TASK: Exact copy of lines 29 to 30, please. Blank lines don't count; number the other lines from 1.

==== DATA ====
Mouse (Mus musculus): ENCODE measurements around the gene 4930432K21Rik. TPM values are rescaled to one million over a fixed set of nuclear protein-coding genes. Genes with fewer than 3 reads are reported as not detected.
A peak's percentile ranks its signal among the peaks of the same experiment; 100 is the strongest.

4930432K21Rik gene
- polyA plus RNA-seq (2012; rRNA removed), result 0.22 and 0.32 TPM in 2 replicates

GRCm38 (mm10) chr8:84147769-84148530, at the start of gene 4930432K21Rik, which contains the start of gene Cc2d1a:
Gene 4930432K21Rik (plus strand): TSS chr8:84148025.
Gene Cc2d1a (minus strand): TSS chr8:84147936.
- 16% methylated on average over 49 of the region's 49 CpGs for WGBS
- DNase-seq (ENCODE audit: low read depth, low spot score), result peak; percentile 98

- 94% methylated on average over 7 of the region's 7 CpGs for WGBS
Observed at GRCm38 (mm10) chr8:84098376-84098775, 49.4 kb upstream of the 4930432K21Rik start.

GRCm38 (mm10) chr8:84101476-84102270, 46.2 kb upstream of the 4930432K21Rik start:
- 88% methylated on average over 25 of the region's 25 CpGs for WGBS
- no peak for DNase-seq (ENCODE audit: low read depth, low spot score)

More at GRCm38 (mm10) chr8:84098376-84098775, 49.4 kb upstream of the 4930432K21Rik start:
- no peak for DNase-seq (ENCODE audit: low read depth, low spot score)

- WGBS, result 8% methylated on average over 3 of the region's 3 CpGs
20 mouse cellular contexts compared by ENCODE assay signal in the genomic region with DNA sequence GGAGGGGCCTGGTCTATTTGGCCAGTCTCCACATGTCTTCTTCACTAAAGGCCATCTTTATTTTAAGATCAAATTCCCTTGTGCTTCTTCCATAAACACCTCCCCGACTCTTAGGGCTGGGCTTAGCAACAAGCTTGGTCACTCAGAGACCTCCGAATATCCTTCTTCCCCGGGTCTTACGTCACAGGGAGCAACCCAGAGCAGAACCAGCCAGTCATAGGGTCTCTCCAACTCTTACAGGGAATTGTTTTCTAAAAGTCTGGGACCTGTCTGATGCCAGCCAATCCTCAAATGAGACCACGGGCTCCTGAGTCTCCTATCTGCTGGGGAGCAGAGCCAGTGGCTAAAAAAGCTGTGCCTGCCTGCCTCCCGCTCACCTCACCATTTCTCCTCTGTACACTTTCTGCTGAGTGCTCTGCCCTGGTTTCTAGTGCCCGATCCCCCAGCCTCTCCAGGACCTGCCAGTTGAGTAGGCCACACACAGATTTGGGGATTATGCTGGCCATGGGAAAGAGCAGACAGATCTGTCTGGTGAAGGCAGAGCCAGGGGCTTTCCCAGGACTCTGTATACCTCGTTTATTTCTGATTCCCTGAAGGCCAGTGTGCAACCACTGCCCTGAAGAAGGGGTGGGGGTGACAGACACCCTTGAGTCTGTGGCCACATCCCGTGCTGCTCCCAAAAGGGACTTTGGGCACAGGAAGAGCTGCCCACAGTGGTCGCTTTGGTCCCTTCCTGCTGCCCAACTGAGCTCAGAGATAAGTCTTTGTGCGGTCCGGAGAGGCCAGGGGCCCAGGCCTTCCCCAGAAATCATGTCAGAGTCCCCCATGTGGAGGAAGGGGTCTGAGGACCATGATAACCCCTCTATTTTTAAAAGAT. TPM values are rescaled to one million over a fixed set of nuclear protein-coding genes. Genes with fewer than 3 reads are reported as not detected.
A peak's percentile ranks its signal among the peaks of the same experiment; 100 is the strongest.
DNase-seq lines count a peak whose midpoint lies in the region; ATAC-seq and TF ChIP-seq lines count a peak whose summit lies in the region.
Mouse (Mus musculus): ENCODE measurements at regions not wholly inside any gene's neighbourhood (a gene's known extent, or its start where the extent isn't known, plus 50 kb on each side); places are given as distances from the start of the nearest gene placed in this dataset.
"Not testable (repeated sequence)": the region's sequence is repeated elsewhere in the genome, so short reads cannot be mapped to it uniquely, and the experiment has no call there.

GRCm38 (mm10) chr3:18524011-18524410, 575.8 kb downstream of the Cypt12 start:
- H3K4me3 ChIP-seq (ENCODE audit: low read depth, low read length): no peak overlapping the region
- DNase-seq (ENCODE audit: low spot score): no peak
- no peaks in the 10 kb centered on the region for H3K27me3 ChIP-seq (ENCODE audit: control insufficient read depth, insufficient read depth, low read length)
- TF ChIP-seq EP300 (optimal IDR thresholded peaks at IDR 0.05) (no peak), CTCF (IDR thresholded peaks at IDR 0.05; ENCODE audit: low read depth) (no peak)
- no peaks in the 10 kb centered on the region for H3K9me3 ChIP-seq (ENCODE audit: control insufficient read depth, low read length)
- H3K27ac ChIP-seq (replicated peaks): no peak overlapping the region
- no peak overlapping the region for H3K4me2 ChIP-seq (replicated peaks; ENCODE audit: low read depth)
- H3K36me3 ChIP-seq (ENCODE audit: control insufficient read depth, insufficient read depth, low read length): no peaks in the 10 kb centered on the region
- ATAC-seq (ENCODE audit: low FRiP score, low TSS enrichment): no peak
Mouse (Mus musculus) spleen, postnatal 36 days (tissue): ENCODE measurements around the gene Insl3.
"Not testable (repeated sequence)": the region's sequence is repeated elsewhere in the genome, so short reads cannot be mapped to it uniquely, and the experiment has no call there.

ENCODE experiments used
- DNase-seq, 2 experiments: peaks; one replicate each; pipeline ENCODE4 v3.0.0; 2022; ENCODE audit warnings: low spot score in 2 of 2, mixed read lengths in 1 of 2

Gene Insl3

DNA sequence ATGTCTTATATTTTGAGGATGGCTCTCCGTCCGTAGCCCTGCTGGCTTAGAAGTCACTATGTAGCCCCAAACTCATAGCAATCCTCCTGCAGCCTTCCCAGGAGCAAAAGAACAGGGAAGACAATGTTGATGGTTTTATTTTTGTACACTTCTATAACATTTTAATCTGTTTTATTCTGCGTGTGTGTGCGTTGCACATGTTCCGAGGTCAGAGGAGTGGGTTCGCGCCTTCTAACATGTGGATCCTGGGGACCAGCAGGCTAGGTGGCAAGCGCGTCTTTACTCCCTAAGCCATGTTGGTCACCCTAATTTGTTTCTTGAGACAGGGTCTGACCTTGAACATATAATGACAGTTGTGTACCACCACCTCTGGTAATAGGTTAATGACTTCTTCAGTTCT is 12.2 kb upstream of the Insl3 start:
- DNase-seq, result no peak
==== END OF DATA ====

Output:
- H3K27ac ChIP-seq (replicated peaks): no peak overlapping the region
- no peak overlapping the region for H3K4me2 ChIP-seq (replicated peaks; ENCODE audit: low read depth)